God save our Wakka-Doo

As "God Save the King" celebrates its birthday, Bob Sinfield reports on the chequered history of the world's musical flag wavers
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The Independent Culture
Our national anthem is 250 years old and, from the way it is often played, the poor dear must be feeling its age. Not all the blame for this variable performance quality can be laid at the door of execrable musicianship; it's as much to do with the daunting profusion of arrangements on offer and the fact that scholars and, more importantly, conductors, can't seem to agree as to which is the definitive version. Embarrassing, isn't it? Worse still, nobody's quite sure who wrote the thing. All we know for certain is that its first reported performance took place in 1745 as part of a show of solidarity with George II, pretty much a knee-jerk reaction to the activities of Bonnie Prince Charlie. Clearly there was a North- South divide even then.

Born into a world of conflict, "God Save..." has never since been far from the centre of controversy. The debate over just how it should be played has tormented better musical brains than ours. It even prompted a spate of correspondence between the then Doctor Adrian Boult and Sir Edward Elgar in his capacity as Master of the King's Musik (sik, sorry, sic). The main point at issue is whether one should opt for what we'll call, for convenience, "the straight ending", or launch outlandishly into what musicologists the world over know as "the fancy one". Even after blundering through the BBC's written archives, I'm still none the wiser as to Elgar's view since he appears to have written his reply to Boult with the blunt end of his baton.

Perhaps this fluidity is just as well. Without it, eager record buyers would have been deprived of the torrent of free interpretations by the likes of Peter Cook, Malcolm McLaren and Jonathan King; everyone from the dead to the undead to the don't-you-just-wish-he-was-dead? There's an air of inevitability about the fact that a version exists of "God Save the Queen" by Michael Fagin, the man who committed the ultimate indiscretion: he entered a lady's boudoir without knocking. Jimi Hendrix pledged his allegiance to two flags by recording our anthem as well as his own, "The Star-Spangled Banner": it's a rare musician who can stand to attention while playing the guitar with his teeth.

However, the most unexpected connection between national anthems and the happy-go-lucky world of rock'n'roll becomes horrifically evident during the first few bars of Libya's theme tune. Anyone who has ever heard Gilbert O'Sullivan's "Ooh Wakka Doo-Wakka Day" will find it impossible to avoid singing "I want to tell, I might as well do, About a girl, Met back in May", as Colonel Gaddafi's supporters maintain a dignified silence. To be a Libyan patriot and an O'Sullivan fan must present the ultimate conflict of loyalities.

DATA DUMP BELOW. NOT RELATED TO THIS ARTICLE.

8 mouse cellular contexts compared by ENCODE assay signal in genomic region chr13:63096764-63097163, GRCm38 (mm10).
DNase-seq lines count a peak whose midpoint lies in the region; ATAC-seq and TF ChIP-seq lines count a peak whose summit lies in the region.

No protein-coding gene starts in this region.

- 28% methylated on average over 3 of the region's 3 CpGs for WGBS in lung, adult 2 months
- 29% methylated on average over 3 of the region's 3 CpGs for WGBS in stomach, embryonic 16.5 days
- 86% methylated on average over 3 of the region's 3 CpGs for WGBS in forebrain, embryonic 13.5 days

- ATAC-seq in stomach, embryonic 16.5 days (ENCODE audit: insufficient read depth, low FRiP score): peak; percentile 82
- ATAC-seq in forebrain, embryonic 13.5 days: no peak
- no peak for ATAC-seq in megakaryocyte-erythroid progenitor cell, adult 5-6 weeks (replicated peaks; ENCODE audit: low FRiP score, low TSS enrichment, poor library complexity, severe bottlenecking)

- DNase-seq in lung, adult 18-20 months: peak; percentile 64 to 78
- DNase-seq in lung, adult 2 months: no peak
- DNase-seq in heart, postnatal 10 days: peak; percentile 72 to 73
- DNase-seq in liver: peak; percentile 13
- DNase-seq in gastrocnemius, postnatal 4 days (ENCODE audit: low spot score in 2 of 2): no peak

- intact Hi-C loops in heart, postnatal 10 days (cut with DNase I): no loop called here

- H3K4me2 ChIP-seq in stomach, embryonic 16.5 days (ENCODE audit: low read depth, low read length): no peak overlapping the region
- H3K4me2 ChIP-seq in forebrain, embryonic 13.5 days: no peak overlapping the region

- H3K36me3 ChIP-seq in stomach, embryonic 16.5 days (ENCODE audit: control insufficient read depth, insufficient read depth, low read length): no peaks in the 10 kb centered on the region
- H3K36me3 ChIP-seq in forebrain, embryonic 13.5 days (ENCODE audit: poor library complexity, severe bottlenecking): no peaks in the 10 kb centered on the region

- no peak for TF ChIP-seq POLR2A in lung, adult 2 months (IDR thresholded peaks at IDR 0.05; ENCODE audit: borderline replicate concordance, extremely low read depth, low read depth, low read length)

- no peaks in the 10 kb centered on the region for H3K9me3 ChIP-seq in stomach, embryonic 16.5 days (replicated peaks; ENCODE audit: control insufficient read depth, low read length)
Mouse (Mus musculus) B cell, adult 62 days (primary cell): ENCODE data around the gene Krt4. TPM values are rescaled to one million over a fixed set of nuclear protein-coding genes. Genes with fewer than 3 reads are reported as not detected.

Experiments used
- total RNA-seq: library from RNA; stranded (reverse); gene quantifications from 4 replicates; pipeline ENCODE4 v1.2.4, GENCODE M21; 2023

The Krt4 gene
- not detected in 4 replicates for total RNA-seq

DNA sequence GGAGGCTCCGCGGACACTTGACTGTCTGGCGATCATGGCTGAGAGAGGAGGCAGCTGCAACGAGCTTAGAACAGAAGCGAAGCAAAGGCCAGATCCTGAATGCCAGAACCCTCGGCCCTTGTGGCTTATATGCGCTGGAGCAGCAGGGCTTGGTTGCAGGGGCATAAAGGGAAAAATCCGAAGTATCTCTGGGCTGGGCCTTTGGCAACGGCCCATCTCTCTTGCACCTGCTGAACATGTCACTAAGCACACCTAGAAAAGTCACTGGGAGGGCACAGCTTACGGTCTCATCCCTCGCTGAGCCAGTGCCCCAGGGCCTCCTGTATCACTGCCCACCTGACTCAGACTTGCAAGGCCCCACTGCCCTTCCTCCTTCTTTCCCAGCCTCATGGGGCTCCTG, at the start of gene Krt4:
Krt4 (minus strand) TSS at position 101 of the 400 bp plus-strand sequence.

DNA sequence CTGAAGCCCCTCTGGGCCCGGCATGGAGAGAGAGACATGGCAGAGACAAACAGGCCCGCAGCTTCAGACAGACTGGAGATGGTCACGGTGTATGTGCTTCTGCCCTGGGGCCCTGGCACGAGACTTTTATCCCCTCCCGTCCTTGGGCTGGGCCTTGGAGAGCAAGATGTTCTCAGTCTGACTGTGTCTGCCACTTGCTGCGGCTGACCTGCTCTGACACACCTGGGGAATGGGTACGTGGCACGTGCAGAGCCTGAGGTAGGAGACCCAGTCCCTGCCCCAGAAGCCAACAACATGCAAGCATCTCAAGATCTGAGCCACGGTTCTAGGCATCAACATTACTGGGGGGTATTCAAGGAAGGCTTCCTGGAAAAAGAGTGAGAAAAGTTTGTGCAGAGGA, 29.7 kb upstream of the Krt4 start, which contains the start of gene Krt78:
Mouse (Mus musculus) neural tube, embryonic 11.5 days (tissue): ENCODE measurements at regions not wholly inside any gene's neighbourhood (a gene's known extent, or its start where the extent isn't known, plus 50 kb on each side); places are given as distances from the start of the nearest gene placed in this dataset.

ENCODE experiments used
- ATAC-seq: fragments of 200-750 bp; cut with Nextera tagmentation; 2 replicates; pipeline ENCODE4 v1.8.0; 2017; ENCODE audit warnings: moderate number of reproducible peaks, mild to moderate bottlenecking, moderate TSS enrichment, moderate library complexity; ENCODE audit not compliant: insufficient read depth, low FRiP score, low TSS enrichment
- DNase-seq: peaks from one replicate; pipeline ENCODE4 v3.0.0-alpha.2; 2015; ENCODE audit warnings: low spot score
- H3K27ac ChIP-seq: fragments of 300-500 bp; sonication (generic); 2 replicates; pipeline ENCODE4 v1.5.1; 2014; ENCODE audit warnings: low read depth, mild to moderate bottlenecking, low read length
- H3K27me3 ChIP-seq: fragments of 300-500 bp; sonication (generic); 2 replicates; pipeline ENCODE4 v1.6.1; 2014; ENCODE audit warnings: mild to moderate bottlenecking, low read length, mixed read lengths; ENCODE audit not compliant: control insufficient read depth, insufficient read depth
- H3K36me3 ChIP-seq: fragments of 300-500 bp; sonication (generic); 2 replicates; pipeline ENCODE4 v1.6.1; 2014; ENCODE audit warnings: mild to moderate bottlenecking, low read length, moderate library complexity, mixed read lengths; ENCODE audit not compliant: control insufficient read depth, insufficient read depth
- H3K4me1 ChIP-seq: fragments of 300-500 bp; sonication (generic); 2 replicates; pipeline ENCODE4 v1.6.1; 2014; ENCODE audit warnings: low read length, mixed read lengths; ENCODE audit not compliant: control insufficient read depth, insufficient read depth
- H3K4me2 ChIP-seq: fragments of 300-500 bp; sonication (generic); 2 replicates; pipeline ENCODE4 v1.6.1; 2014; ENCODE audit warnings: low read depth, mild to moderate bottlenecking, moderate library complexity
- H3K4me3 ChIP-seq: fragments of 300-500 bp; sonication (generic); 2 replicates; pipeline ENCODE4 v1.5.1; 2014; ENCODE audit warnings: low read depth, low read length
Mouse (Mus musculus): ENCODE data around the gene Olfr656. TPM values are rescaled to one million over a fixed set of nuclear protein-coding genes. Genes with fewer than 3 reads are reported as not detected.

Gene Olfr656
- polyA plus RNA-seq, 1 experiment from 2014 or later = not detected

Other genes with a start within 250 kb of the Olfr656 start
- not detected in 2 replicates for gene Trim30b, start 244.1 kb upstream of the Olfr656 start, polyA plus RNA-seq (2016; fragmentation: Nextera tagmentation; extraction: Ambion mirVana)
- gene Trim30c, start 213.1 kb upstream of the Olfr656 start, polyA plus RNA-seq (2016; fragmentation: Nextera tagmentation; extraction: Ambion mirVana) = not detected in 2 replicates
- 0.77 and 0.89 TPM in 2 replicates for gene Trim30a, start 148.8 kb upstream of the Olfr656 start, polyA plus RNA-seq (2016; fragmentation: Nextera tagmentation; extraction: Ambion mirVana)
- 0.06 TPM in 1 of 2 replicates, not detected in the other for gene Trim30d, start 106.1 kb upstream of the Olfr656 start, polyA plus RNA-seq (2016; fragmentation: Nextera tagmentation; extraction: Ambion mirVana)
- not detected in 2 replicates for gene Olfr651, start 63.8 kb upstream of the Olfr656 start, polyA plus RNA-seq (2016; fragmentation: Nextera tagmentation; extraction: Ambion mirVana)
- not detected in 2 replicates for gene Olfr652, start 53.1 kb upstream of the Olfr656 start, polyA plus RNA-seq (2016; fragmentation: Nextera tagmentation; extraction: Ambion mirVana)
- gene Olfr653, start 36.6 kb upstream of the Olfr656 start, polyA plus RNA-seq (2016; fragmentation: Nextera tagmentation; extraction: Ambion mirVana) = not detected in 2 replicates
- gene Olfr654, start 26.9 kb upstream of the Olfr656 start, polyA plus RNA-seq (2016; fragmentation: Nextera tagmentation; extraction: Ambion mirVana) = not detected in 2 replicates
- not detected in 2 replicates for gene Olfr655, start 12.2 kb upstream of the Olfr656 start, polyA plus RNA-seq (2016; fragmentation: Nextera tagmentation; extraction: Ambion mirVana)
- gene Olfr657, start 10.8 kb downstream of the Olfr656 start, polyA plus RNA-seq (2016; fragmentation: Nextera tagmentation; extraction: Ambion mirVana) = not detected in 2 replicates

Like most nationalistic pieces, including our own, the Libyan song is positively caked in bellicosity. Skim through the anthems of the world songbook and you'll find it reads much like the directions in a Schwarzenegger screenplay. References to spilt blood and cut throats abound, to say nothing of "scatter our enemies" (that one's in ours and it was Queen Victoria's favourite bit). Not a lot to smile about, unless you count the "Ooo, er, missus" factor in the first line of the Egyptian anthem, "Oh my weapon, how I long to clutch thee".

Rewriting the lyrics to avoid embarrassment is an option open to the Egyptians but not to the people of Mexico, where an official decree forbids any alterations. Luckily for Leonid Brezhnev, no such edict existed in Russia, so he was able to remove from the Soviet anthem the one word guaranteed to cause maximum offence: Stalin. In Iran, they went further and ditched the whole damn thing. Well, it was called "Long Live the Shah" and these days that's neither relevant nor factually accurate. Despite the best efforts of the Not the Nine O'Clock News team and Richard Stilgoe, both of whom penned ditties in honour of Ayatollah Khomeini, no replacement has ever been adopted. The way is therefore clear for Cat Stevens' attempt.

If Britain were anthemless too, apart from some rather awkward silences before the FA Cup Final and during the Trooping of the Colour, the main effect might be the arrival of a smug, if posthumous, smile on the face of George Orwell who opined more than 50 years ago that "not to have a national anthem would be logical". Did he, perhaps, have some ghastly premonition of the impending Jonathan King cover version?

Bob Sinfield's history of the national anthem, `Ma'am They're Playing Your Song', is transmitted on Radio 2, 9.03-10pm Tuesday 21 Feb

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